First, we shared several plates of local cheeses, preserves, and crackers.  Slices of cumin-studded leyden, a black-pepper rolled ball of chevre, a wedge of brie, and a creamy Gouda-esque cheese whose name I’ve forgotten.  Cubes of berry (elderberry? blackberry? both?) geleé.  A smear of quince preserves.  Small bites of honeycomb in the center of the plate.  Peppery homemade crackers.

I had the flattened chicken (pictured above) for my entree – Shane enjoyed the pecan-crusted trout, and the vegetarians among us had handmade cavatelli.  My chicken was pounded flat, dredged and fried, and topped with a Gorgonzola cream sauce, candied lemon zest, and red onion jam, all of which arrived atop a flavorful mash of sweet potatoes and carrots.  I shared half of my chicken with my brother so that I could eat all of the veg – and the cake coming after.  A fantastic combination of savory, sweet, and tart.

The trout was served atop vegetables and black rice, and surrounded by a orange-rosemary butter sauce.  Shane’s uncle was disappointed that he couldn’t get lemon or tartar sauce, but that didn’t stop him – or anyone else – from digging in and thoroughly enjoying a moist and flavorful piece of fish.  We had pre-ordered, and my dad seemed to regret not getting the fish once he heard the full description.  I don’t blame him.

Neither of us had the pasta, so I can’t give you the full scoop – but when Shane had it two months ago, the sauce was warm and rich, and the pasta fresh and delicious.   Everything on the plate was made in-house, and the dish was entirely vegan, though not when served with the Italian sausage (as on the menu).

I really couldn’t believe that anyone had room for dessert, but we managed to put away slices of the most dense and wonderful carrot cake I’ve had in a very long time – the one thing I’d been firm about when we were picking our menu.  The cream cheese frosting was thick but not overwhelming, and the layers of cake were full of nuts, fruit, and chewy carrot.  I wish we’d split a slice so that we could’ve had more for later – but alas, we’ll just have to pay Mia + Grace another visit for more.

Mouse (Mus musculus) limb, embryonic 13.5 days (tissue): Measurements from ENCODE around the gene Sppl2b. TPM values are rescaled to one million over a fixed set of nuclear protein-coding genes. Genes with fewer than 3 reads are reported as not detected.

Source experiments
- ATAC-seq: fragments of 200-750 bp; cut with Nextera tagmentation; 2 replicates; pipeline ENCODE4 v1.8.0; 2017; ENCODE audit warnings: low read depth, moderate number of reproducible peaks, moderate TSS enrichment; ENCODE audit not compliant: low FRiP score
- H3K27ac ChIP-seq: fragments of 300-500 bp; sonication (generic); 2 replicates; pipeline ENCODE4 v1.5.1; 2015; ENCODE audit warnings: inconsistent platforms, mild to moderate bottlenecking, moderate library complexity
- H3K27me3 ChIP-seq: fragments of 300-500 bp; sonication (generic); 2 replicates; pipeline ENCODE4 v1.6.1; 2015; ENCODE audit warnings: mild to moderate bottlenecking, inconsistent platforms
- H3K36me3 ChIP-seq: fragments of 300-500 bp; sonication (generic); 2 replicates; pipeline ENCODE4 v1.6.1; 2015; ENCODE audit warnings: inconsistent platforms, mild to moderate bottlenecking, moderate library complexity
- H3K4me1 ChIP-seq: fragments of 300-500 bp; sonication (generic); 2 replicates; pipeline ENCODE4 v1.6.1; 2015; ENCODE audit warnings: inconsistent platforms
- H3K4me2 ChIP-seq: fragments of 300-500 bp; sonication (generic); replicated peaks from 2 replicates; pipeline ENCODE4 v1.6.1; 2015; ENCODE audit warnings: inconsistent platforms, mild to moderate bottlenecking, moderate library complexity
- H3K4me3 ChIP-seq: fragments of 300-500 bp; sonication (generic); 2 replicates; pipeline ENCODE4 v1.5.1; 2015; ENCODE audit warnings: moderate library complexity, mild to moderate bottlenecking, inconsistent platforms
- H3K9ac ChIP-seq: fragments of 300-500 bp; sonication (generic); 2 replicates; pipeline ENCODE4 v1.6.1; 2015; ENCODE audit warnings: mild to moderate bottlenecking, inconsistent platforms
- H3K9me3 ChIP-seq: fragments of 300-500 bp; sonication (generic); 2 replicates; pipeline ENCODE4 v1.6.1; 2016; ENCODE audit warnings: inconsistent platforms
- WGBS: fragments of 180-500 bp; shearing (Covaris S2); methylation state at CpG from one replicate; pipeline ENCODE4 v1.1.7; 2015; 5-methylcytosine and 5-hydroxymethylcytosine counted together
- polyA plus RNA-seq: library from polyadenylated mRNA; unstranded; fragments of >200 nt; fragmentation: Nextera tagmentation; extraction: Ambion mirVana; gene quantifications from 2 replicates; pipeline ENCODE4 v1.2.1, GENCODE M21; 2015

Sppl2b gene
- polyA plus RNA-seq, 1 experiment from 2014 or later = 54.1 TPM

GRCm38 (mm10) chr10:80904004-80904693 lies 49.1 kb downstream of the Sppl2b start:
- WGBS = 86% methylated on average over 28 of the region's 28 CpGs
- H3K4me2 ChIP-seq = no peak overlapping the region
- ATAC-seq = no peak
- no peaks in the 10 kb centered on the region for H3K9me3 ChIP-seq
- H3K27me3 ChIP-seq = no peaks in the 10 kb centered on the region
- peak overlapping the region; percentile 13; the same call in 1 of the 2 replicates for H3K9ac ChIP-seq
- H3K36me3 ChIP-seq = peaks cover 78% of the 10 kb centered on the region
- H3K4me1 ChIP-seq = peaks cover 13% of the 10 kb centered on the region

On the whole, a wonderful meal in good company, and one that proved that New American cuisine can make happy even the pickiest palate.

0412 Chicken Paella

I’ve had a bit of a love affair with Spain over the last 10 years – partly to do with the spring break I spent there when I was 20, partly to do with the time I spent on (and dreaming of) the Camino, and partly to do with Spain’s love of pork in the forms of chorizo, jamón ibérico, and the Museo del Jamon. So it’s a bit surprising that I haven’t attempted paella before, right? It’s only the national dish!

0412 Chicken Paella

I’m not sure if tonight’s dinner was the best representation of said national dish, but it sure smelled killer.  It also weighed enough that I needed both hands to lift it in and out of the oven.  The chicken was moist and flavorful, and the snow peas had a satisfying crunch.  If I were to make this again, I would probably use a LOT less rice – but I’m satisfied with the first attempt!

Quick Chicken Paella with Sugar Snap Peas from Bon Appetit

0315 Mediterranean Chicken Stew

I actually made this stew for dinner last night, but I think I’d rather talk about its incarnation as tonight’s leftovers.

Leftovers are an important part of our weekly meal planning.  We both brown-bag most days, and leftovers make up most of those lunches.  It’s never really made a lot of sense to me to buy separate food for lunches, apart from extras like string cheese, granola bars, small pieces of fruit, and the occasional treat, especially when we’re putting so much effort into main dishes in the evening.  So instead of sandwiches, Hot Pockets, or Lean Cuisines, all of which have previously made up substantial parts of our lunches, we take jars of soup or thick slices of meatloaf with fresh bread, with small containers of grapes, crackers, or other snacks to eat throughout the day.  As a result of this, meals often make multiple appearances in our house.  Soup made over the weekend may show up in 3-4 additional lunches, as will be the case this week.

This stew, made for last night’s dinner with our friend Marla, was supposed to produce 4 portions, but instead resulted in at least 6.  We enjoyed the stew with warm polenta last night, the bitter escarole nicely balancing the sweetness of the polenta and the savory chicken.  Like Saturday’s soup, it was hearty and warm, but not so hearty that we fell stuffed after.  But when I had a portion for dinner tonight, I felt decidedly ambivalent.  The chicken was boring and a little chewy.  The greens were limp and unpleasantly bitter.  The broth was watery.  I had no desire to finish my bowl, much less the 2-3 portions still in the fridge.

So what to do?  I hate throwing away food, but I also hate wasting calories on things I really don’t enjoy.  What do you do to rescue meals (or leftovers) you no longer want to eat?

Mediterranean Chicken Stew from Whole Living